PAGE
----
This whole attitude of business sticking with XP gives off the vibe that they want to keep their employees in a vacuum.
Most employees of these companies have their own computers running windows 7, so the argument of retraining I think is only partially correct.
Legacy software is an issue, but at some point if you persist to hold onto the old technology, you become like the IRS with boxes of card punch decks stuffed in heating vents a decade or two later.
Security is also like insurance -- it is expensive when you are humming along (i.e. weighing the cost of upgrading to latest OS when everything is working OK), but cheap when it saves you. Windows 7 is fundamentally more secure.
Also, very old hardware becomes a bottleneck. This causes a block to develop new applications because the existing hardware cannot run them, which then continues in the avalanche of falling behind.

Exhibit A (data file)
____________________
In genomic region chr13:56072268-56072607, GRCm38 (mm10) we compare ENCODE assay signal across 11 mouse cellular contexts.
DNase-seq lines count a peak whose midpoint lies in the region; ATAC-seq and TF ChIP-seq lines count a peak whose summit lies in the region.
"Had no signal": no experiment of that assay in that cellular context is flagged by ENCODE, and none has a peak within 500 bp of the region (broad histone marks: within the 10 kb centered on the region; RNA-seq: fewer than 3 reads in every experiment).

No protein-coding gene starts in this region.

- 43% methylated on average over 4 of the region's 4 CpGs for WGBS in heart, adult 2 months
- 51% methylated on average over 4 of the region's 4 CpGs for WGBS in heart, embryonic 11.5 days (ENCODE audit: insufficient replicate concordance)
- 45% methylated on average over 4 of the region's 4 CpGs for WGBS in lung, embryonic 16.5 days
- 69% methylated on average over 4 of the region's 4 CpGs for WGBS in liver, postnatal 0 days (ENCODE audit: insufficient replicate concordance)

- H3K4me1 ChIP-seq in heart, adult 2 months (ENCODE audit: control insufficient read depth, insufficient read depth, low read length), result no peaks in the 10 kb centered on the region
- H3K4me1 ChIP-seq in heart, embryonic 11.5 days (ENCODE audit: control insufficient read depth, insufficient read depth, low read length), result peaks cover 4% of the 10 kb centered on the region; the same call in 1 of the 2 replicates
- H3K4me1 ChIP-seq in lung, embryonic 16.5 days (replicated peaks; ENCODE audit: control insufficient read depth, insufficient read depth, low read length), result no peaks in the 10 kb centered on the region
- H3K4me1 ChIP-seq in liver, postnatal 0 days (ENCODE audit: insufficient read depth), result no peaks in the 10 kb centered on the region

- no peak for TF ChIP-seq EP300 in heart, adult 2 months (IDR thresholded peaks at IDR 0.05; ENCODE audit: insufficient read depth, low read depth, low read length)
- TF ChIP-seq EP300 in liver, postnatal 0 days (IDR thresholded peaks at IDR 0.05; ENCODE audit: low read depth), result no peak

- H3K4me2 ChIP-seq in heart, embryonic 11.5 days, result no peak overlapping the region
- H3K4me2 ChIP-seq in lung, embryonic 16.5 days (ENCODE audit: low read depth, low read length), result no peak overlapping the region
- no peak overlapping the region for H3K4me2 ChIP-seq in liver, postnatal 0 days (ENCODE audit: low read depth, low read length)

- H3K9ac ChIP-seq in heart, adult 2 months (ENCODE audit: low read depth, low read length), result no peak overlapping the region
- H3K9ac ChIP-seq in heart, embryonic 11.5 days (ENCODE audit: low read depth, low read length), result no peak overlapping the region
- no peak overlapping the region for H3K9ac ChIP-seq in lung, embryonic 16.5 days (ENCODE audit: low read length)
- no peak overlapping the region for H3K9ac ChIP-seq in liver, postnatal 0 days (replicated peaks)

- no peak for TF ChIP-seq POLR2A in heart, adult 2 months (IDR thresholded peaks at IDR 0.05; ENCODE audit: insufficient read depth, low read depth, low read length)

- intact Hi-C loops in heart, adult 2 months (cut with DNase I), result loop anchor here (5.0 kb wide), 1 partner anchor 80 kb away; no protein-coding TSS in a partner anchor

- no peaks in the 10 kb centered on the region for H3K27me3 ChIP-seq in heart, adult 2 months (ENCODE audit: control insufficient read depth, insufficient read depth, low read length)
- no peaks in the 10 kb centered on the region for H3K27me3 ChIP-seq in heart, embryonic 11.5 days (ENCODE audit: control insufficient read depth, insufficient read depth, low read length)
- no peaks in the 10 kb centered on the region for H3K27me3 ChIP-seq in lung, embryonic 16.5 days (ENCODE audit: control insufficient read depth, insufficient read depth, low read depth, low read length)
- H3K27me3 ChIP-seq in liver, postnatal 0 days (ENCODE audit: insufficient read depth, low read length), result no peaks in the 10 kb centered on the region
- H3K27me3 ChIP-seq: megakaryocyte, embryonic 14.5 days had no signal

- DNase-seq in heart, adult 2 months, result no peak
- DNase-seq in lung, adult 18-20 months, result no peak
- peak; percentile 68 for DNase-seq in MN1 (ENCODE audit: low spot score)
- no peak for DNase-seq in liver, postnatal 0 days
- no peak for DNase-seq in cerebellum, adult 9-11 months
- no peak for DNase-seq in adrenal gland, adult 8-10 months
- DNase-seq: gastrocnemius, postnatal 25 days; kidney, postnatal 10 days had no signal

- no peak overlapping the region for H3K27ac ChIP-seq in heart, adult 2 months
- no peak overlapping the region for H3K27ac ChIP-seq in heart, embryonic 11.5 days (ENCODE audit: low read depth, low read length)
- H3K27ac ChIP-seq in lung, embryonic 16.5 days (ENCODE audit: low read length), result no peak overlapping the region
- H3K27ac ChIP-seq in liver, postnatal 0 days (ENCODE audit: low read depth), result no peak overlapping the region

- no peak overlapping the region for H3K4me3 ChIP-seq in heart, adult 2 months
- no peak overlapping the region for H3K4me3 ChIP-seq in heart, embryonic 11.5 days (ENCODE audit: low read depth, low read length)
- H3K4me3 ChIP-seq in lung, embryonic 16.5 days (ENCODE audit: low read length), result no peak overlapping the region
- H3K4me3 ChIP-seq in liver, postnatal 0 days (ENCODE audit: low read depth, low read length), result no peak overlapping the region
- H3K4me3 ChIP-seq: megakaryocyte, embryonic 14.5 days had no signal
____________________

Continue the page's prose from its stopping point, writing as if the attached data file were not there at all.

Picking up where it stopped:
This is why most professionals view consulting firms with a jaundiced eye. We are still running some XP stuff, most of it for legacy issues. The cost per machine, as far as maintenance goes, is actually a little higher for Win 7 than on XP. Not enough to matter.
Of course we maintain our network, application control and Internet access. We monitor thumb drives and other detachable storage. At home (and in my nonprofit support role) the same seems to apply. The reality is that there are things intelligent user communities do. If you do not, it will hurt.
If you take the maintenance cost matrix in context, this will make Win7 pretty expensive after you buy new PCs, upgrade older PCs and replace peripherals. Oh, that really is why we don't upgrade. I guess intuition is not nearly as bad as we thought.
I see Microsoft propaganda machine is back in full swing. Windows 7 cheaper than Windows XP? Yeah, and Windows is better than OS/2...